11) Algorithms: Finding my Algorithmic Audience


  1. When considering an audience, which do you think is more important: considering the various people interested in the ‘project’, such as students, faculty, the media, or community members, or focusing on ways to increase the circulation by focusing on how users find the ‘project’? If both are equally important, why?
  2.  Of the three theories of audience, which do you agree with the most and why?
    1.  Audience is an overdetermined term that can usefully be taught through concrete situations
    2.  Through what we call a discourse community, audiences can influence the writer by influencing the language of the text
    3.  Participatory audiences playable in the creation of writing and content

According to John R Gallagher, an algorithm is “a set of instructions for performing a task or solving a problem… Algorithms sort, dispute, and organize websites, writing, and content.” When thinking of algorithms, before reading this text, my mind jumped directly to the image below… a series of complex math problems that I couldn’t solve if my life depended on it. 

Though I do have a better sense of what an algorithm is, or what algorithmic audiences are, I still find myself asking the question that Gallagher asks in ” Writing for Algorithmic Audiences“:  What role does the term audience play for writers?

Throughout the piece Gallagher answers this question, along with others, and uses Google and Facebook as examples of algorithms. Google uses algorithms to structure its search results and Facebook uses algorithms to drive its timeline. However, for students, it may be more difficult to circulate their works to different audiences. While a well-known YouTuber may be able to distribute their video to hundreds of viewers within seconds, a high school student would need to build an audience base before being able to do so. This is an obstacle that every writer will face when trying to reach their audience and therefore “we often draw on concepts of distribution and circulation, such as spreading writing within and across social media platforms” (Gallagher).

As a writer desperately trying to get published, I want my work to be distributed somewhere other than just my folder in Google Docs until that happens. Therefore, I created a blog over the summer in hopes of gaining viewers and an audience base. However, that in itself is an obstacle as I have yet to gain the audience base I’ve been looking for. I was able to connect to this text and thought immediately of my blog and tried to think of ways that I could get it to circulate more. Every other week or so, I post on Facebook that I put up a new blog post, and those are the weeks that I get the most views. However, if I don’t do that, my stats are staggeringly low, and therefore I may need to circulate the information better. (If you happen to want to check out my blog, click here!)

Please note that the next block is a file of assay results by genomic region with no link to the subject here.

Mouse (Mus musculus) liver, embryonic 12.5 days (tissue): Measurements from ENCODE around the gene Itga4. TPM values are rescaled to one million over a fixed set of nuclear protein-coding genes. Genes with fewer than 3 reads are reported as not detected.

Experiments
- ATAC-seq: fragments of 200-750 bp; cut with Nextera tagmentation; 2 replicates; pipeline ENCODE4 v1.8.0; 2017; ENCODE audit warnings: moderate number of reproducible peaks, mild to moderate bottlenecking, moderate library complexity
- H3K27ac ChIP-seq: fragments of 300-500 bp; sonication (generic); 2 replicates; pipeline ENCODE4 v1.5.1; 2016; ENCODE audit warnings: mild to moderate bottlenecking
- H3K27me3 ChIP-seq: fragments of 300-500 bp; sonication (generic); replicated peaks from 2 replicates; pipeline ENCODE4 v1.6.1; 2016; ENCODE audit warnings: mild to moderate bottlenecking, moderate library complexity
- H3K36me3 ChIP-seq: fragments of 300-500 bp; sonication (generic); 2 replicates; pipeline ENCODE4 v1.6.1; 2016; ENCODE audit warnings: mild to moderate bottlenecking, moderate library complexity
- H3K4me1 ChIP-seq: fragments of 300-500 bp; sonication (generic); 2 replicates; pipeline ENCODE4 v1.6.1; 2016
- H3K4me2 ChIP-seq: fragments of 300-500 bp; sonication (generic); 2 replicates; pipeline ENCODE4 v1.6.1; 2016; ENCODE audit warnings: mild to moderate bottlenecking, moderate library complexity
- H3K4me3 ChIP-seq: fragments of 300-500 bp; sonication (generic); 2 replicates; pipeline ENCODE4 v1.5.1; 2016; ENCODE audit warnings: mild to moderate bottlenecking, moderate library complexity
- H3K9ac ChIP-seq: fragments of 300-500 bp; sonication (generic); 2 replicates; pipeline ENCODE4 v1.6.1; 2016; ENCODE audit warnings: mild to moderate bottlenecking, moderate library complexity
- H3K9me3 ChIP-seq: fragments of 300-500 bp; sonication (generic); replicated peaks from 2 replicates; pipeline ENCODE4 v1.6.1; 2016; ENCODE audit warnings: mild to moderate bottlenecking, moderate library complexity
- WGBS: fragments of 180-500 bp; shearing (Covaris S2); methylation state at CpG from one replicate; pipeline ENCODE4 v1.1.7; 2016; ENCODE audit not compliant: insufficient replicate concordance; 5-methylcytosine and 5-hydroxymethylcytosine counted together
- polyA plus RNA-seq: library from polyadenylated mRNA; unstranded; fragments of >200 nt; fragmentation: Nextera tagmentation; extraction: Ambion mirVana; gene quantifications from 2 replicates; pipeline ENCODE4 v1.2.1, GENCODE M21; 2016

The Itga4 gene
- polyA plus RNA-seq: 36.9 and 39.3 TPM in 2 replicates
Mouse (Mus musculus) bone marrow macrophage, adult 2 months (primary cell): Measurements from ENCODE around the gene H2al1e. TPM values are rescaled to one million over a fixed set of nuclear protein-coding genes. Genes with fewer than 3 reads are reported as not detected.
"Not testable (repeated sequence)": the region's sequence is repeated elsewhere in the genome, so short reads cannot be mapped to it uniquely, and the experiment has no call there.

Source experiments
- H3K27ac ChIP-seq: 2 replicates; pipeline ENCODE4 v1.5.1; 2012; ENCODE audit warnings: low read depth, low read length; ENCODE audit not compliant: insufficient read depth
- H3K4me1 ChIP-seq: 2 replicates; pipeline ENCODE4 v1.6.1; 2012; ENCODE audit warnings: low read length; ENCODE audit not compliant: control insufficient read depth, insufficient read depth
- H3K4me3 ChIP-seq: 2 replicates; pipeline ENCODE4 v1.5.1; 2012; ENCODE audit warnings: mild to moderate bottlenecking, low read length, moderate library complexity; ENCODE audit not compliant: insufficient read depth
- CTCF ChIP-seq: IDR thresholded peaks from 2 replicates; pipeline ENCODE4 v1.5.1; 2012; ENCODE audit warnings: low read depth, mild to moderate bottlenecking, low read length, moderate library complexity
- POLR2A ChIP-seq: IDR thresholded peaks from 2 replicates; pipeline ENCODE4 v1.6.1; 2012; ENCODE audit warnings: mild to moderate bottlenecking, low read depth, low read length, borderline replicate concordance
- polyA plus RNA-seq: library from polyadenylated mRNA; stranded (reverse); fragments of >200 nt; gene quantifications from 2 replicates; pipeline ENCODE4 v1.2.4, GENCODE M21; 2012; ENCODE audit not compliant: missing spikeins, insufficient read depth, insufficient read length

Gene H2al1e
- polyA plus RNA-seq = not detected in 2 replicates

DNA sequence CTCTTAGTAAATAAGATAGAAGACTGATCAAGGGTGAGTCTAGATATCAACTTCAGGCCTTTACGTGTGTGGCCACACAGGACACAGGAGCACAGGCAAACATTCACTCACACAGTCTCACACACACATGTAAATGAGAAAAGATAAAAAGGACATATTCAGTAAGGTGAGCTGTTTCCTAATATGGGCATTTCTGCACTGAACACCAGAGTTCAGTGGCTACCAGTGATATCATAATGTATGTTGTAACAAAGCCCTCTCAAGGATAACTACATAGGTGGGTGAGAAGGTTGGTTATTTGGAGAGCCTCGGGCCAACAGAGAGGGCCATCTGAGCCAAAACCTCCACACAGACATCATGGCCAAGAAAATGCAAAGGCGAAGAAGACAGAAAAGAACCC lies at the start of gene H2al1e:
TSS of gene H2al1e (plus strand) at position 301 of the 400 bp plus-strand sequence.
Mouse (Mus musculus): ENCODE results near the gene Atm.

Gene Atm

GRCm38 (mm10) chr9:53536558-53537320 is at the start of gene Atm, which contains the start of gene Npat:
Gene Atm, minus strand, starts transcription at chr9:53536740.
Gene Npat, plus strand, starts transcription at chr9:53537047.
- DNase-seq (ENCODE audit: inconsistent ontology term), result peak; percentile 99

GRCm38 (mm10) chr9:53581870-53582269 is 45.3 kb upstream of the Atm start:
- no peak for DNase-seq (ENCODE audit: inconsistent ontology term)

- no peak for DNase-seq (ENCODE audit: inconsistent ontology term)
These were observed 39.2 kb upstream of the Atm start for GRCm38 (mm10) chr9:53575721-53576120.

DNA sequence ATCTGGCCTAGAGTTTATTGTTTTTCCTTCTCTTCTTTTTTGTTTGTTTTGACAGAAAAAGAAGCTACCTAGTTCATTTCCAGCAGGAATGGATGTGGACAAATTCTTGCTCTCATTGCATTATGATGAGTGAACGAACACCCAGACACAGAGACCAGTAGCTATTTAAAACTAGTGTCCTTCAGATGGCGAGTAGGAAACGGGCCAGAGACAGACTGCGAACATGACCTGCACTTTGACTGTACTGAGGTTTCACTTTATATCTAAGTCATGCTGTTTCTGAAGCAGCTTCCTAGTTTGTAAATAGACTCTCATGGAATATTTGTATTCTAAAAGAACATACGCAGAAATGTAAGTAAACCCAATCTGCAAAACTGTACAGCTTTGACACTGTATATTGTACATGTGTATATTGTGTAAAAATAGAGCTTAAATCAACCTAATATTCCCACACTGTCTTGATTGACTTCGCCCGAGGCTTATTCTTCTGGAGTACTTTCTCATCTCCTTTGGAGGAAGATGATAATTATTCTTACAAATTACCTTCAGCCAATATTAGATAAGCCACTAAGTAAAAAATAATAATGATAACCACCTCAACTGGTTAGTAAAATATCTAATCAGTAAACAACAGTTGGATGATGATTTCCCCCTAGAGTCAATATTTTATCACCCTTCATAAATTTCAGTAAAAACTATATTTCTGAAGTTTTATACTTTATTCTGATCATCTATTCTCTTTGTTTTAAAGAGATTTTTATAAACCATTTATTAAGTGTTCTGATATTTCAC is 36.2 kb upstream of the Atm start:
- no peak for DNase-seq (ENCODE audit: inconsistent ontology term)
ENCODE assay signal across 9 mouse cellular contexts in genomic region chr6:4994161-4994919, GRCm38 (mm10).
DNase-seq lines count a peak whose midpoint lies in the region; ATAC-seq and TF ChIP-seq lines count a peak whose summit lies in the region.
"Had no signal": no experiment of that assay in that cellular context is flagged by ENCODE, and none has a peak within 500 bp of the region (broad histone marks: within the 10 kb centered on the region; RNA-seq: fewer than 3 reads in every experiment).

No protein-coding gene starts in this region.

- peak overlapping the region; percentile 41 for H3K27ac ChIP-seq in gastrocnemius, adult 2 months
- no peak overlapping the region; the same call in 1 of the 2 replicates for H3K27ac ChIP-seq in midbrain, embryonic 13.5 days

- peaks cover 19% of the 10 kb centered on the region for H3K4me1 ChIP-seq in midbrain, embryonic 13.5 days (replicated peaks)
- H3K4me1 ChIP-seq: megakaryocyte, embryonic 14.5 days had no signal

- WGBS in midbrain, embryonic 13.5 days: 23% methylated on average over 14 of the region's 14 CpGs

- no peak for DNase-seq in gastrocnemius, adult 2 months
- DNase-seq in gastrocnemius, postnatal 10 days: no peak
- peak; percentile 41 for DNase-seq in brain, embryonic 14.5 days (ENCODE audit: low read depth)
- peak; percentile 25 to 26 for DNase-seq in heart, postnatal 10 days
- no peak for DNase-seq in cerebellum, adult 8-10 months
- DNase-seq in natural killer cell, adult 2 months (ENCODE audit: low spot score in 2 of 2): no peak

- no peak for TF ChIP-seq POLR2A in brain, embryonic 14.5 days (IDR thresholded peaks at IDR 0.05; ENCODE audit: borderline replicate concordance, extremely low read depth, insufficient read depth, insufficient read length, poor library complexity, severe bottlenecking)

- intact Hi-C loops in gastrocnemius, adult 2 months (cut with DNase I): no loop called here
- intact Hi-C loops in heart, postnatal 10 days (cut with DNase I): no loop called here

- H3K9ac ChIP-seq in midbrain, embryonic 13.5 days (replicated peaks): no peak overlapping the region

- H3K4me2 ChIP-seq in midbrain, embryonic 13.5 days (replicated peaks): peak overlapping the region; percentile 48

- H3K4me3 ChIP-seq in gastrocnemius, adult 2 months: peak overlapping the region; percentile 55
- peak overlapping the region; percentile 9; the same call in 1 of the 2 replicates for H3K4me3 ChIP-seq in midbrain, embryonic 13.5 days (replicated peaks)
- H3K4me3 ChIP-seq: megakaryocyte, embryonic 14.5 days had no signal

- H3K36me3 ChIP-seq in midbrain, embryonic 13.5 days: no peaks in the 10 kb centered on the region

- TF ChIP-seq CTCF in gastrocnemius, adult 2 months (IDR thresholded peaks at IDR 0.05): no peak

The text also mentions (and as I mentioned in my question above) that “students can consider the various people interested in their protest videos, (or for this purpose ‘project’), or may consider the various people interested in their ‘project'” (Gallagher). Connecting this back to my own work again, I have tried to consider the people interested in my work, such as family and friends, but circulate different kinds of material onto different forms of media as well. In participatory audiences, “the algorithm incorporates the responses, feedback, and reactions of readers” (Gallagher). When writing a blog, I always hope that people do provide their own feedback and opinions, but find it hard to actually get them to do so. The text also mentions this in terms of circulation, as commenting on different things will lead others back to other works as well.

While my blog may not be at the point I wanted to yet, I think after reading this text I will be able to improve it now that I am aware of different audiences, circulation techniques, and different forms of composition.


Word count: 664

Works Cited:

Gallagher , John R. “Writing for Algorithmic Audiences.” Computers and Composition, Science Direct , Sept. 2017, www.sciencedirect.com/science/article/pii/S8755461516300652?via=ihub.


About taylorjp 15 Articles
Jordyn Taylor is a Junior Creative Writing and Publishing and Editing double Major from Bangor, Pennsylvania. She is the Head Editor of the Common Reading Internship, the Junior Director of FUSE, and a student ambassador. She is also a lover of murder mysteries, poetry slams, red velvet cupcakes, and anything out of the ordinary. She has found her voice through her writing and loves to showcase that work whenever she can.